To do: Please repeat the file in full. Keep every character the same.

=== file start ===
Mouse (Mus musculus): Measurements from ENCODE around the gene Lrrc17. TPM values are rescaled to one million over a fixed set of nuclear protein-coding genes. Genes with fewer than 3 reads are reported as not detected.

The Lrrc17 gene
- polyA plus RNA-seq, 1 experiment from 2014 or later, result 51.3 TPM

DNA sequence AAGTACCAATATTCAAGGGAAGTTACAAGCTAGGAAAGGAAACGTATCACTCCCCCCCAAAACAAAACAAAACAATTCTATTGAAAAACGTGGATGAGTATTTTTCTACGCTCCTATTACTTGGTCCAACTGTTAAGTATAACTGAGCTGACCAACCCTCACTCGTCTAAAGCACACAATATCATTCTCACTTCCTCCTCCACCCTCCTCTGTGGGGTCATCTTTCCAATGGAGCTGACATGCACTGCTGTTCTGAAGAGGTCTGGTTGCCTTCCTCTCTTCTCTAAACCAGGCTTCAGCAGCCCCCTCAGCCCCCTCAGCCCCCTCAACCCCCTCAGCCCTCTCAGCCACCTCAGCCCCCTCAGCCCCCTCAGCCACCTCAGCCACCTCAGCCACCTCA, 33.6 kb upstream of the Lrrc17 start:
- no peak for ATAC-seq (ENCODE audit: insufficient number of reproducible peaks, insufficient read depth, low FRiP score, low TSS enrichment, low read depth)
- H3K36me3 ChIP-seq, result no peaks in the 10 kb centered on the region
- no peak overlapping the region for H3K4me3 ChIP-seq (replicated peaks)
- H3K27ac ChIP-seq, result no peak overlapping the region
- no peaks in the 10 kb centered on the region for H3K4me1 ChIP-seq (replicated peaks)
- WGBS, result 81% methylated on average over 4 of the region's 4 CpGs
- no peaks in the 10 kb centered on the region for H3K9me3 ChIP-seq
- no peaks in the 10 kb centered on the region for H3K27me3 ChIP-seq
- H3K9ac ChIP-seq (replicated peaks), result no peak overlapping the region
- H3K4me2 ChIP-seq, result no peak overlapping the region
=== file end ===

Mouse (Mus musculus): Measurements from ENCODE around the gene Lrrc17. TPM values are rescaled to one million over a fixed set of nuclear protein-coding genes. Genes with fewer than 3 reads are reported as not detected.

The Lrrc17 gene
- polyA plus RNA-seq, 1 experiment from 2014 or later, result 51.3 TPM

DNA sequence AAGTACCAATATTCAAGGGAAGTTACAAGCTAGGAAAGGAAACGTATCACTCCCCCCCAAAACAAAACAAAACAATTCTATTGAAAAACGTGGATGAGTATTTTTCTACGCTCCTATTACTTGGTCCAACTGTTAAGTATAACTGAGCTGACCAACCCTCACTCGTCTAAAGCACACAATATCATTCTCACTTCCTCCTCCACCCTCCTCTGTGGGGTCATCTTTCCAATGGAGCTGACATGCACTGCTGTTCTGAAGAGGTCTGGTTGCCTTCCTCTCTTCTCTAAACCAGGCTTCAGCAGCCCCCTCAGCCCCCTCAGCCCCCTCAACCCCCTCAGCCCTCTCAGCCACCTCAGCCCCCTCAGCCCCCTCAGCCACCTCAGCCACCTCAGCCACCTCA, 33.6 kb upstream of the Lrrc17 start:
- no peak for ATAC-seq (ENCODE audit: insufficient number of reproducible peaks, insufficient read depth, low FRiP score, low TSS enrichment, low read depth)
- H3K36me3 ChIP-seq, result no peaks in the 10 kb centered on the region
- no peak overlapping the region for H3K4me3 ChIP-seq (replicated peaks)
- H3K27ac ChIP-seq, result no peak overlapping the region
- no peaks in the 10 kb centered on the region for H3K4me1 ChIP-seq (replicated peaks)
- WGBS, result 81% methylated on average over 4 of the region's 4 CpGs
- no peaks in the 10 kb centered on the region for H3K9me3 ChIP-seq
- no peaks in the 10 kb centered on the region for H3K27me3 ChIP-seq
- H3K9ac ChIP-seq (replicated peaks), result no peak overlapping the region
- H3K4me2 ChIP-seq, result no peak overlapping the region